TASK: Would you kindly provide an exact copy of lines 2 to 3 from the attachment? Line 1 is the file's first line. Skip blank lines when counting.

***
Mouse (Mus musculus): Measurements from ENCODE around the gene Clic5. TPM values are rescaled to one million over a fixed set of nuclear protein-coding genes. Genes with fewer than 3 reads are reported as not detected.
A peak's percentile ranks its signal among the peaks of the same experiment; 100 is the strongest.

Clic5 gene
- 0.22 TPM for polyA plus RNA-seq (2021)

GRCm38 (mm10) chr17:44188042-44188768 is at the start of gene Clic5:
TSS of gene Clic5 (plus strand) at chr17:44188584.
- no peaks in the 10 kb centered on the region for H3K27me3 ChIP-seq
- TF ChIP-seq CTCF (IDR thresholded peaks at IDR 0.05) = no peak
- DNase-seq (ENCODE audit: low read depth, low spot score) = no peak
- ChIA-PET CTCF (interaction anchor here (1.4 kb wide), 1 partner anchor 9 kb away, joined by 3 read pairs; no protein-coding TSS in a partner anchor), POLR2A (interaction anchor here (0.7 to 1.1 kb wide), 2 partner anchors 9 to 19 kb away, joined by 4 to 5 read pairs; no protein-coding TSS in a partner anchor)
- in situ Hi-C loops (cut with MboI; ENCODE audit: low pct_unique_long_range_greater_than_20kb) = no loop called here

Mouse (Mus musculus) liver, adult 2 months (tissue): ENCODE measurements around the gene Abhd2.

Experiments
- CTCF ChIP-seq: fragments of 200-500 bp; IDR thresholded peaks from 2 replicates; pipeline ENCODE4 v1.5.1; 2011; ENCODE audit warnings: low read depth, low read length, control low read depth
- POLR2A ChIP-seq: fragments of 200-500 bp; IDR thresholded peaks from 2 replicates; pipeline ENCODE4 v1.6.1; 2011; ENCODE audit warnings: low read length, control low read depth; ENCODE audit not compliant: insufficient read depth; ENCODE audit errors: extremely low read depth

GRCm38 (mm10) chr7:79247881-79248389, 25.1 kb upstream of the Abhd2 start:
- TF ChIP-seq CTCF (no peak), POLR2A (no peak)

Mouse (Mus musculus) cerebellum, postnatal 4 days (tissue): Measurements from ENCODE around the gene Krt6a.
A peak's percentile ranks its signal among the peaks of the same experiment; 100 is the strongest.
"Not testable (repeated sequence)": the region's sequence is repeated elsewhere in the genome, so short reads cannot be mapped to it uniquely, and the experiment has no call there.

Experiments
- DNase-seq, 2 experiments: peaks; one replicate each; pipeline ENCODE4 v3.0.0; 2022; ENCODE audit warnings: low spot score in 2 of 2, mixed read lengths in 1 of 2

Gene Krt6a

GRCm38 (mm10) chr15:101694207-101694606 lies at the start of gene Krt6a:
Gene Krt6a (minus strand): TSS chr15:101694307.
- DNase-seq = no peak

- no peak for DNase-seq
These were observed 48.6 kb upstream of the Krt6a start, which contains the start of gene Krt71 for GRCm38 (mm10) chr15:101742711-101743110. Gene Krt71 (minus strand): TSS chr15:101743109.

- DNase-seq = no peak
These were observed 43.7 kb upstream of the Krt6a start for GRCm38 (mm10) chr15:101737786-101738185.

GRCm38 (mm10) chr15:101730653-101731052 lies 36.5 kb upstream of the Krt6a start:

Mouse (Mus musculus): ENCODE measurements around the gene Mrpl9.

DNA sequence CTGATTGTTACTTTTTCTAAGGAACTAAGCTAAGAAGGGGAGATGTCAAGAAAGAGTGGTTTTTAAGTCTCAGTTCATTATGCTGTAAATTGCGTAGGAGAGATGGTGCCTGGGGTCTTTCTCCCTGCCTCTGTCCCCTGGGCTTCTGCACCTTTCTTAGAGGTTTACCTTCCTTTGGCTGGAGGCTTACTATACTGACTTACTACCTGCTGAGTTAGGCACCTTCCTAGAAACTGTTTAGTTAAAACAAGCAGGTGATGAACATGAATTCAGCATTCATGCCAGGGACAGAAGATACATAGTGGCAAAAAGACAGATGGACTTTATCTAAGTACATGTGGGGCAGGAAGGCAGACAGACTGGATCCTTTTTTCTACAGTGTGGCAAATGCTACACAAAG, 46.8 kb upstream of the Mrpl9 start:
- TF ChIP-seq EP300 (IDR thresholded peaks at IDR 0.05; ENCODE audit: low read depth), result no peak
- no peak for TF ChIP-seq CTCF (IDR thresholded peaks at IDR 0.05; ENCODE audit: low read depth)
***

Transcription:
A peak's percentile ranks its signal among the peaks of the same experiment; 100 is the strongest.

Clic5 gene